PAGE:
But that possibility, in turn, raises a further question: how can a vain man who is in constant need of reassurance from everyone from Rupert Murdoch to Joe Scarborough know enough to appoint the likes of a James Mattis, H.R. McMaster, or Nikki Haley? Would it not be more likely that Michael Wolff’s Howard Hughes-like Trump would have appointed his sister to the Supreme Court, or avoided the likes of the bulldoggish ramrod John Kelly as his chief of staff?
Furthermore, given that Wolff argues that the Trump inner circle seems to be little different from the Trump of “The Apprentice” reality TV fame, why, then, would half the country vote for someone who has orange skin and combed over yellow hair, and is supposedly paranoid to the degree of eating junk food out of fear of being poisoned?
What does that ribaldry say about the voters lack of confidence in the more normal Harvard or Yale Law alternative nursery of properly schooled presidents? Is Trump’s crudity tolerable given the 2016 alternative of breaking federal law by setting up a home-cooked email server, and lying about it, but doing so with the fawning admiration of bicoastal elite culture?
If, in reductionist terms, half of the country accepted the crude antithesis of refined New York-Washington establishment expertise, why exactly was that?
Could it be that for all the sophistication, education, and training of a Hillary Clinton or Susan Rice, they could be even cruder in their own way—whether lying about deaths in Benghazi or scapegoating and jailing a video maker on a trumped up charge of parole violations? Was it that voters did not trust the establishment’s collective judgment on the Iran or Bowe Bergdahl deals, or Hillary Clinton’s “We came, we saw, he died” sick giggle of an idea of a brutally murdered Gadhafi and bombing Libya to smithereens—and then leaving?
In short, an isolated Trump campaign and initial administration were, by the definition of its very character and intent, going to be very weird and strange—and orphaned from the halls of supposed expertise and sober establishmentarian protocol. Was that not the point of Trump’s blind Samson with his arms around the pillars of the Temple of Dagon campaign?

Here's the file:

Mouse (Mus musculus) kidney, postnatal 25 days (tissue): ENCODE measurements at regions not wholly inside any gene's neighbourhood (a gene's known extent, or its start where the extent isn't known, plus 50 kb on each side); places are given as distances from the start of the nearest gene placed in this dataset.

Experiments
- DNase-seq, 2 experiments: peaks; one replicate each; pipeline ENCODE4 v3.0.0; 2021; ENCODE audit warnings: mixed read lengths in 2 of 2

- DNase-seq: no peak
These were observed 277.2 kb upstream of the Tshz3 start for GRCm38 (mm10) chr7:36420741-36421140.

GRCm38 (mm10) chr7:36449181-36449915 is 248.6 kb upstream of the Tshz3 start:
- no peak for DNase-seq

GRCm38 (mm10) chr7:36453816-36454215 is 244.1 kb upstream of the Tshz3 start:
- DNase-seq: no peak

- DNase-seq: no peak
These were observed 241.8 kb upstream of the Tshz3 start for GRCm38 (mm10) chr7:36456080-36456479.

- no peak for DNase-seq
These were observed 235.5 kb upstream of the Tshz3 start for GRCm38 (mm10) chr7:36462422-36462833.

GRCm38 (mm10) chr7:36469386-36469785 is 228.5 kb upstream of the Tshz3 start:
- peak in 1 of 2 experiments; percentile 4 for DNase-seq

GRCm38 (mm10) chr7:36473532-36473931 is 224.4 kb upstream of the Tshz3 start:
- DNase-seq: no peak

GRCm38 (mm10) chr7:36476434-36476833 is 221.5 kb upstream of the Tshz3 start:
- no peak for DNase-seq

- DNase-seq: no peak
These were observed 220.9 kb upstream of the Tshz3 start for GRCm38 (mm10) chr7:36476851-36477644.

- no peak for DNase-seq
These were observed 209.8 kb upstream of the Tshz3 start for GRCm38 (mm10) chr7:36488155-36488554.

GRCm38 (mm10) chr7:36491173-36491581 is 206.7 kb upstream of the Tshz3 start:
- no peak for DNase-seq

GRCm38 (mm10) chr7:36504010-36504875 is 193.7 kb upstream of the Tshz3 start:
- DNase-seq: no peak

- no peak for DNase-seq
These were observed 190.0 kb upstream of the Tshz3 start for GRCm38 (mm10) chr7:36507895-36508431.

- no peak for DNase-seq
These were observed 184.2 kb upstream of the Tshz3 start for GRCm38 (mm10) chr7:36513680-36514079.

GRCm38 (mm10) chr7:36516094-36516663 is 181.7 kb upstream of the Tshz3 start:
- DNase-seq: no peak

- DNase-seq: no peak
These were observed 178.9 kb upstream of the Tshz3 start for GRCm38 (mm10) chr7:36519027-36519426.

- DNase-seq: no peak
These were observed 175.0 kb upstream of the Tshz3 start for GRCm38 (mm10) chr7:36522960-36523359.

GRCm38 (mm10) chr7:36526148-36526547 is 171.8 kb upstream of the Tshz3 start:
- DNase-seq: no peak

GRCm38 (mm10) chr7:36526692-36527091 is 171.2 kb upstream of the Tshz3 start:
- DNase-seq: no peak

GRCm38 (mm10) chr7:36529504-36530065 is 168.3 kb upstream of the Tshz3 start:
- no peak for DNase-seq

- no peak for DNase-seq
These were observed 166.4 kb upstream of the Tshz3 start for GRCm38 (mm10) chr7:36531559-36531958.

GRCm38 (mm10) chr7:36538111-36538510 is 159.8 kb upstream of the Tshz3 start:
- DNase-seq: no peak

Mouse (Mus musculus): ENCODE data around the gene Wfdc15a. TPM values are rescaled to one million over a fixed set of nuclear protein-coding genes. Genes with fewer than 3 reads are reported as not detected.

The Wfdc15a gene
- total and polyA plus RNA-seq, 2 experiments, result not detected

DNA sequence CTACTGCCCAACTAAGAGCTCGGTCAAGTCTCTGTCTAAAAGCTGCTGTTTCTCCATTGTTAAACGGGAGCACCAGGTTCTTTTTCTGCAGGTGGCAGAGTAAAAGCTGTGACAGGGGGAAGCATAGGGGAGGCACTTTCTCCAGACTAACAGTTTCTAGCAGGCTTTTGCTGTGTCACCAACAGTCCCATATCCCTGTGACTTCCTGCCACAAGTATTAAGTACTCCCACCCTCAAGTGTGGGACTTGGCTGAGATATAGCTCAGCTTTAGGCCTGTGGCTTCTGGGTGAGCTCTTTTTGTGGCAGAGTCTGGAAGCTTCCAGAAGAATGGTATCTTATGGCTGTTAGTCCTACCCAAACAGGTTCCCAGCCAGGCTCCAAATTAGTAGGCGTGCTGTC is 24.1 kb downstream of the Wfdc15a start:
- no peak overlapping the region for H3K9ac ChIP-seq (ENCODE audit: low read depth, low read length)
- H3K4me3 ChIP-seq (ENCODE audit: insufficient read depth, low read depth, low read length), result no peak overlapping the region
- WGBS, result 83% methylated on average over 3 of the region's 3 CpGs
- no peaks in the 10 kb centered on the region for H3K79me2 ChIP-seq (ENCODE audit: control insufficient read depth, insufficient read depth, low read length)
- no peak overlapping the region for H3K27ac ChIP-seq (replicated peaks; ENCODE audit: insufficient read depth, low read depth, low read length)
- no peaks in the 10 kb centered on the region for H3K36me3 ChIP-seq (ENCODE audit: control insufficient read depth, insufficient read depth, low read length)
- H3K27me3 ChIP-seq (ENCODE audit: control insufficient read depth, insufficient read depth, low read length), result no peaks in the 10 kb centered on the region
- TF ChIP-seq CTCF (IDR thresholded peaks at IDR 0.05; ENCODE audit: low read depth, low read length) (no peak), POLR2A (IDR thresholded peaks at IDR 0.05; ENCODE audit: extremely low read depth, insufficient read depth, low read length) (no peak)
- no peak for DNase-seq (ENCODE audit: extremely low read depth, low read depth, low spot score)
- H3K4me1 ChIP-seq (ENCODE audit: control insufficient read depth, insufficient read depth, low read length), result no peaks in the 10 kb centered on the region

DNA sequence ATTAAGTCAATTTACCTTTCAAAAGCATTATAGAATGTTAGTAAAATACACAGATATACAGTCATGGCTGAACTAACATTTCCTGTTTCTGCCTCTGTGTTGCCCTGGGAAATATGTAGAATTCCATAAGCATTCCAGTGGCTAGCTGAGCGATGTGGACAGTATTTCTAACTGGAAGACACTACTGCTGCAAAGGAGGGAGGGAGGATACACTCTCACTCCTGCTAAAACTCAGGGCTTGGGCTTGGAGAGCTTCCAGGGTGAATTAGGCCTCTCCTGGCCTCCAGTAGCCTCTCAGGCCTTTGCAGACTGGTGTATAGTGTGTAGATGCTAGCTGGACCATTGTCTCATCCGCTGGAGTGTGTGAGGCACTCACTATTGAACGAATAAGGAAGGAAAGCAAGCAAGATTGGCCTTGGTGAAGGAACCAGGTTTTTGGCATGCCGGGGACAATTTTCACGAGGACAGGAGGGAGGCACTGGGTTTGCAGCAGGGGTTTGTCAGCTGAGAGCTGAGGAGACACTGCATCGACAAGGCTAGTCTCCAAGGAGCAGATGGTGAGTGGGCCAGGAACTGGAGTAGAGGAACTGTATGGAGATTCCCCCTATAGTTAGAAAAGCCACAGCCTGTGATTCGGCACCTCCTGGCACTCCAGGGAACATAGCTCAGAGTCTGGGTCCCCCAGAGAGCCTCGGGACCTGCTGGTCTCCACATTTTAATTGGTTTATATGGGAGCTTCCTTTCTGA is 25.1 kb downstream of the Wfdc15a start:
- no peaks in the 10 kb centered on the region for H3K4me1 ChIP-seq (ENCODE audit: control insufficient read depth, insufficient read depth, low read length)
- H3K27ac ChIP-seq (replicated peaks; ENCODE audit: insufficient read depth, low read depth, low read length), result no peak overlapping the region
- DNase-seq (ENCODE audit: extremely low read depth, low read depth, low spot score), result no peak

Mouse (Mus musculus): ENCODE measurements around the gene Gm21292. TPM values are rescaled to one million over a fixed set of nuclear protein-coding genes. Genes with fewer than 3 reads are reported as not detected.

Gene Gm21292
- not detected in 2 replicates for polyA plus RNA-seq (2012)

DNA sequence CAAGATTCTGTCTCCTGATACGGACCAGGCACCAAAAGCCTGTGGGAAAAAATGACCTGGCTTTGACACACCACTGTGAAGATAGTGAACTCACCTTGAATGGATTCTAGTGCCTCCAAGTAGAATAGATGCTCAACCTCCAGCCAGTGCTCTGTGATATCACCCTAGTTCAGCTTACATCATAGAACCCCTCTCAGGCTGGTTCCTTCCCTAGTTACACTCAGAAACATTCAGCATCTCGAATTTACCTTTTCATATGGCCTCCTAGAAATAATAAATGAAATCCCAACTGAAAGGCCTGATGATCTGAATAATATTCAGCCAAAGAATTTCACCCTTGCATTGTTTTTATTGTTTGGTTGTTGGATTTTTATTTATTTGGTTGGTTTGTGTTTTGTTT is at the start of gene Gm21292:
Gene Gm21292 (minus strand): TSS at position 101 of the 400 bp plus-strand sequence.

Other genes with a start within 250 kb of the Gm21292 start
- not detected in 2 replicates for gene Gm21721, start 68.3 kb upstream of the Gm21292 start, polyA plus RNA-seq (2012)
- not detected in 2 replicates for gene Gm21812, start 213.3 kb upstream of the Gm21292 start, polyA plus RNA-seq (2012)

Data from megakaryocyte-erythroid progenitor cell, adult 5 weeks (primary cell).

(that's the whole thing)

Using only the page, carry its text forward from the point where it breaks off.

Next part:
What few people—Wolff least of all—understood is that amid the supposed chaotic palace intrigue, Trump on his own chose to receive some good advice from Mike Pence, congressional Republican leaders in the House and Senate, conservative activist organizations, the legal team in the White House, and others. Thus he made good political and legal appointments and liberated them with wide parameters and trajectories.
Wolff’s disclosures, if a few are even marginally true, are messy and the stuff of caricature—but not as funny and depressing as the fact that someone of Trump’s background and temperament saw more clearly than his supposed betters where the country should be headed and who might lead it in such a direction.
If that be chaos, then Trump made the most of it—and at least for now the result is preferable to the mannered mediocrity of the past. Such an admission says lots more about those who think they should be in power than it does those who voted for their antitheses.